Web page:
Kelsey Twitchell is an undergraduate senior studying Communication Advertising at Washington State University on the Pullman campus. She loves listening to hipster indie music, especially music that no one’s ever heard of. She’s also a fan of K-Pop (Korean pop music) and loves bands like Big Bang. After graduating, she would like a job in the advertising and marketing fields.
“I had a traditional family until I was 12. My mom was married to my dad and that’s when I was born. And then my mom came out to us and they got a divorce. At first I didn’t know what that meant because I was 12 years old and nobody talked about it other than “be respectful to people.” She started dating a woman, Karen, who’d been her partner this entire time. My mom has dated only one person. I think it is a blessing in a way because sometimes parents date a whole bunch of people and I’m kind of glad my parents didn’t do that. My dad is also married to a nice lovely woman and so is my mom.”
“Anne is my mom. Karen is my other mom, my non-biological mom. They’re both in the medical field. Karen is a medical physicist. My mother Anne is a dosimetrist. They treat cancer. They’ve been in the field for a very long time. They made the choice to go to counseling and for a while because they were going separately, they decided to go together eventually and decided to talk in a safe space. We have some rules still from counseling! We only talk about serious stuff from 10am-2pm and only on weekends because that’s the time you’re not stressed out, you’re not coming home from work yelling “I hate my boss.” It’s usually after breakfast and you’ve usually had a full night sleep. You can talk about things sort of calmly and seriously and it’s actually really worked. That’s one thing I’ve learned from counseling and I try to apply that in my life.”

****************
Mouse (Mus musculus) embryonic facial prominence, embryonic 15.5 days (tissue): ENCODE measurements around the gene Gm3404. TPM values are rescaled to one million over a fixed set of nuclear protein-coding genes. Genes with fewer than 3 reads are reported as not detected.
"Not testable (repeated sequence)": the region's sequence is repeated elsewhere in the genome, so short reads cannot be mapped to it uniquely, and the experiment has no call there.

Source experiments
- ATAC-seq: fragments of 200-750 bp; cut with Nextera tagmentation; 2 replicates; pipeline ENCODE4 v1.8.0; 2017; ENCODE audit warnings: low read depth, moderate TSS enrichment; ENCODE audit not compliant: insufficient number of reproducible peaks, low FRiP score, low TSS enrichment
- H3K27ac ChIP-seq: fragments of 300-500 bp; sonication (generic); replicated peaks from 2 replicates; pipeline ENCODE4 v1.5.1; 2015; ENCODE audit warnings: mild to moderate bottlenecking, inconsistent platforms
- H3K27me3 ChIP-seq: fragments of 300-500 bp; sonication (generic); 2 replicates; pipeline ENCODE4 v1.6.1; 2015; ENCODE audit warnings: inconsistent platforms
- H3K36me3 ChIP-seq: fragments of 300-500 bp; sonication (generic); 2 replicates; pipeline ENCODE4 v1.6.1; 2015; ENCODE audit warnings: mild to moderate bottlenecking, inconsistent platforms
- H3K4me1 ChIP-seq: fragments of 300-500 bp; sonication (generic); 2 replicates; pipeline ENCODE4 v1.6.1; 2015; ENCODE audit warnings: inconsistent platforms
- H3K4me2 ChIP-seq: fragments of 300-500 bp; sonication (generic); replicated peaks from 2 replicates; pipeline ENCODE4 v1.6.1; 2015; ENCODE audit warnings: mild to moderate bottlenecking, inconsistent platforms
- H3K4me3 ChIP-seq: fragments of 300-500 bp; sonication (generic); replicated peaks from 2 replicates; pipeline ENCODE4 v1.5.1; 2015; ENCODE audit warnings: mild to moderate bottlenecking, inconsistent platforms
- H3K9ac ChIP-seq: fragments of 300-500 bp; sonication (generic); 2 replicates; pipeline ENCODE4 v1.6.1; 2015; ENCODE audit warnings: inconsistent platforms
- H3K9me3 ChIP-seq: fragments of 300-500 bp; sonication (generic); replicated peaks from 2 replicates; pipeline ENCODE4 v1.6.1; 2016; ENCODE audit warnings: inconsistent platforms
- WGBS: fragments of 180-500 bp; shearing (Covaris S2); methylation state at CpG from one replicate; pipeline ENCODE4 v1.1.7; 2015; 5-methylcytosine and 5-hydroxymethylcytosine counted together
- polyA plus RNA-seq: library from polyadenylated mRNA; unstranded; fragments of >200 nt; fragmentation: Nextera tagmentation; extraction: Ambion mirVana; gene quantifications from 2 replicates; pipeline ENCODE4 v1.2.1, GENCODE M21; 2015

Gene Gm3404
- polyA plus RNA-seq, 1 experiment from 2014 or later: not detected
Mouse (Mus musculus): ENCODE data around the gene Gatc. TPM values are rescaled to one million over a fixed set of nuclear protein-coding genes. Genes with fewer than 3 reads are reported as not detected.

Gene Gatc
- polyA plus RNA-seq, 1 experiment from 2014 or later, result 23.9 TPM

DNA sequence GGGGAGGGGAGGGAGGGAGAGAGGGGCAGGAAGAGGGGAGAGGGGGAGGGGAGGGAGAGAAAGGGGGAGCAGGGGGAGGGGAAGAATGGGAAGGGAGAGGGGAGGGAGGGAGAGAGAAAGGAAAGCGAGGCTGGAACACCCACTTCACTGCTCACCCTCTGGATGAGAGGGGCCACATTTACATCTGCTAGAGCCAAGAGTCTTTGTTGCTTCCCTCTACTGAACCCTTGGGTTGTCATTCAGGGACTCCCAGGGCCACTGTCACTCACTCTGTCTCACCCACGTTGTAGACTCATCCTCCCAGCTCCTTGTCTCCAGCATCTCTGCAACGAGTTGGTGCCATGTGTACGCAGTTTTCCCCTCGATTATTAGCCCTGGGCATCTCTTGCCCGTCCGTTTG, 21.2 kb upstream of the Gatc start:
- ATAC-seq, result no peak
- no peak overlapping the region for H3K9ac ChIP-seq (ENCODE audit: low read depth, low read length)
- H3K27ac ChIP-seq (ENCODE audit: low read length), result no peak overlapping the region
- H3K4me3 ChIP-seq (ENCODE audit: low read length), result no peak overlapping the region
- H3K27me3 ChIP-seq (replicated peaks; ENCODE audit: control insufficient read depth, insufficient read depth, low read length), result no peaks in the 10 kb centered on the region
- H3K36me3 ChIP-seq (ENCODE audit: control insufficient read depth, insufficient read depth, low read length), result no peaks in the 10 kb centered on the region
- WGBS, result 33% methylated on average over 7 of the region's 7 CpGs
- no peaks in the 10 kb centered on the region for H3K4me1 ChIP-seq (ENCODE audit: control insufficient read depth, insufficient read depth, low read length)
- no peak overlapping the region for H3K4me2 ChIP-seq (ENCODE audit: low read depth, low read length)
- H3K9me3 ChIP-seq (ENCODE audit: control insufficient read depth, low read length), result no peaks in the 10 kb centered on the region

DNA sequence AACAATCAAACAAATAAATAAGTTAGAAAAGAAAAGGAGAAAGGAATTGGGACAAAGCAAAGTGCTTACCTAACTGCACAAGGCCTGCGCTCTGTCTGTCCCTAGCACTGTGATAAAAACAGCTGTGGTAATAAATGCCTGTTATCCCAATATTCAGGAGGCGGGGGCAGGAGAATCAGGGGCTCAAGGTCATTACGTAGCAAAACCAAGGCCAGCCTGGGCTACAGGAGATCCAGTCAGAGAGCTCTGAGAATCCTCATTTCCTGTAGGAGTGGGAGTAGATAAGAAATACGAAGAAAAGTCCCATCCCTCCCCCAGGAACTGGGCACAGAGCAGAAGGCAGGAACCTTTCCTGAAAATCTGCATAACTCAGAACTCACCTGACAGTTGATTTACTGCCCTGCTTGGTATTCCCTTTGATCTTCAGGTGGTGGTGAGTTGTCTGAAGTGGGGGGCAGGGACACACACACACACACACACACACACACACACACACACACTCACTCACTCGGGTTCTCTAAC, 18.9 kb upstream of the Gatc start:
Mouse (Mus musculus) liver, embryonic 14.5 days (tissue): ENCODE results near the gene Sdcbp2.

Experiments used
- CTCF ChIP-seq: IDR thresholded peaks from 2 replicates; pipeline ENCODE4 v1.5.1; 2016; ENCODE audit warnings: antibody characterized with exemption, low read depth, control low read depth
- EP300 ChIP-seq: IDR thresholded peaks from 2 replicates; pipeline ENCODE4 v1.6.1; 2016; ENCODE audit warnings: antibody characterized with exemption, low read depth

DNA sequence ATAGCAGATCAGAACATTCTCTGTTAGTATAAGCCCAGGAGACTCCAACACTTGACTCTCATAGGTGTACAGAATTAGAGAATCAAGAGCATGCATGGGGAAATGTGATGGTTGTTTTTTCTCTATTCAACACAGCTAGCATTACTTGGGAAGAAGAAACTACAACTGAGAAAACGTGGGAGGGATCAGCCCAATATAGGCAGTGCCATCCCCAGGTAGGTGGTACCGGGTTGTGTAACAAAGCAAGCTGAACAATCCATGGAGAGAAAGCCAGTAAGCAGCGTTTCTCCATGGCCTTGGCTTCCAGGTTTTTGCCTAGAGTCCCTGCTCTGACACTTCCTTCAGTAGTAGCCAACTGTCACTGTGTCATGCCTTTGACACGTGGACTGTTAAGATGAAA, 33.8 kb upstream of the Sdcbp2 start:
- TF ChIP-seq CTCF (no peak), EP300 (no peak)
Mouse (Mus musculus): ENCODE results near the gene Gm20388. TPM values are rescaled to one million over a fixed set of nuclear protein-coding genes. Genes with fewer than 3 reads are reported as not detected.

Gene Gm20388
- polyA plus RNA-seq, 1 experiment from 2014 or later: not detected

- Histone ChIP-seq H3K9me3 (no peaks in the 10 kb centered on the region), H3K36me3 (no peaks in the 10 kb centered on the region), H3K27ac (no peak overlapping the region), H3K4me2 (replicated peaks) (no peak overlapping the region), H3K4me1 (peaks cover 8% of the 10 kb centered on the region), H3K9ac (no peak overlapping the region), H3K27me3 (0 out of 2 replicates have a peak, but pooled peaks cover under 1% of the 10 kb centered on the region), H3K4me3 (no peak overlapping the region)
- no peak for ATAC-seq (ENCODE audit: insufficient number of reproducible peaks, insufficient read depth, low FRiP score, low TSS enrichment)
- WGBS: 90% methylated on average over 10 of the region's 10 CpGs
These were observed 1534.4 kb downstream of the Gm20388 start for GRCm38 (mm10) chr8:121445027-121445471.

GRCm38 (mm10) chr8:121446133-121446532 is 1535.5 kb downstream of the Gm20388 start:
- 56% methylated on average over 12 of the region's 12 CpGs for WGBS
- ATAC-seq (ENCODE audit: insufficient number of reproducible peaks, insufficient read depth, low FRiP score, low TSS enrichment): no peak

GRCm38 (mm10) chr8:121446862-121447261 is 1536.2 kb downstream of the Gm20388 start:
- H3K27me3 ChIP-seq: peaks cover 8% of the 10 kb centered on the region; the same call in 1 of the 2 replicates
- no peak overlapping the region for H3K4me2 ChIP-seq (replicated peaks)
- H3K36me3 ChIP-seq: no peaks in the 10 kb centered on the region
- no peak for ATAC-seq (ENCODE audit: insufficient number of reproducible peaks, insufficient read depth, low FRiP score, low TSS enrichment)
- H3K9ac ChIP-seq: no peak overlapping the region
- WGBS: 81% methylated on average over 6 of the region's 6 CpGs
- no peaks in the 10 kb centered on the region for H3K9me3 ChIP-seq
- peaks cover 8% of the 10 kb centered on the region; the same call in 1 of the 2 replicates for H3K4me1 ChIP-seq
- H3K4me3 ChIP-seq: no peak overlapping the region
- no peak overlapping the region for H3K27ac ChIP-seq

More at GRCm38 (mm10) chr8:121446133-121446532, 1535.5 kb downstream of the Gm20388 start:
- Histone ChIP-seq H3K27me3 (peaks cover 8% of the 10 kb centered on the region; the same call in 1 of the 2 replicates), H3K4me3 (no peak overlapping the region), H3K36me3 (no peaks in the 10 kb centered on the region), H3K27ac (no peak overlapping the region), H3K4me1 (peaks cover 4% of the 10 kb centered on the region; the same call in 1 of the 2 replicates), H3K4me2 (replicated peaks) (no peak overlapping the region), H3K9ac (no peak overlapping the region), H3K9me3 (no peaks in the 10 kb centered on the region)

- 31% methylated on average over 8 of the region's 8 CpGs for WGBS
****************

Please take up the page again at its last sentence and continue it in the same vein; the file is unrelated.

“I am a cisgender individual. I go with queer mostly but I also go with bi and the Kinsey Scale where I’m a three. I find myself more attracted to men but I have been attracted to women before. If I love the person it doesn’t matter to me how they identify.”
“I found girls attractive somewhat too and it really helped to talk to my parents. For some people, when they come out to their parents it’s very traumatic for them and I feel so bad. I’m really thankful for the parents that I have because I can talk to them about anything, not just sexuality but anything! They love me for who I am. They don’t judge me and that really helps. They were like “Hey! Maybe you like girls too!” I told them that I did like this one girl and their response was “Oh, welcome to the lesbian side.” This happened probably when I was 17 or 18, or 19, around that age.”
“Someone asked me, “You have gay parents so does that mean you’re going to turn out gay?” and I was like no my parents don’t teach me to be gay. They teach me to be tolerant, to be accepting and a good person. That’s what people need to do. They need to not be afraid. They need to educate themselves. And if they have questions, maybe instead of being a troll online, ask some people. Don’t be insensitive and ask “Why are you gay?!” Don’t do that.”
“If your parents aren’t accepting of you, find people that are. It’s really hard to say no to your parents or to not be accepted by your parents but you really have to find people who will support you and find that connection because that will really help. With Karen and her parents, my mom and I were there for her and that really helped her, as well as counseling, that helped. Get some counseling!”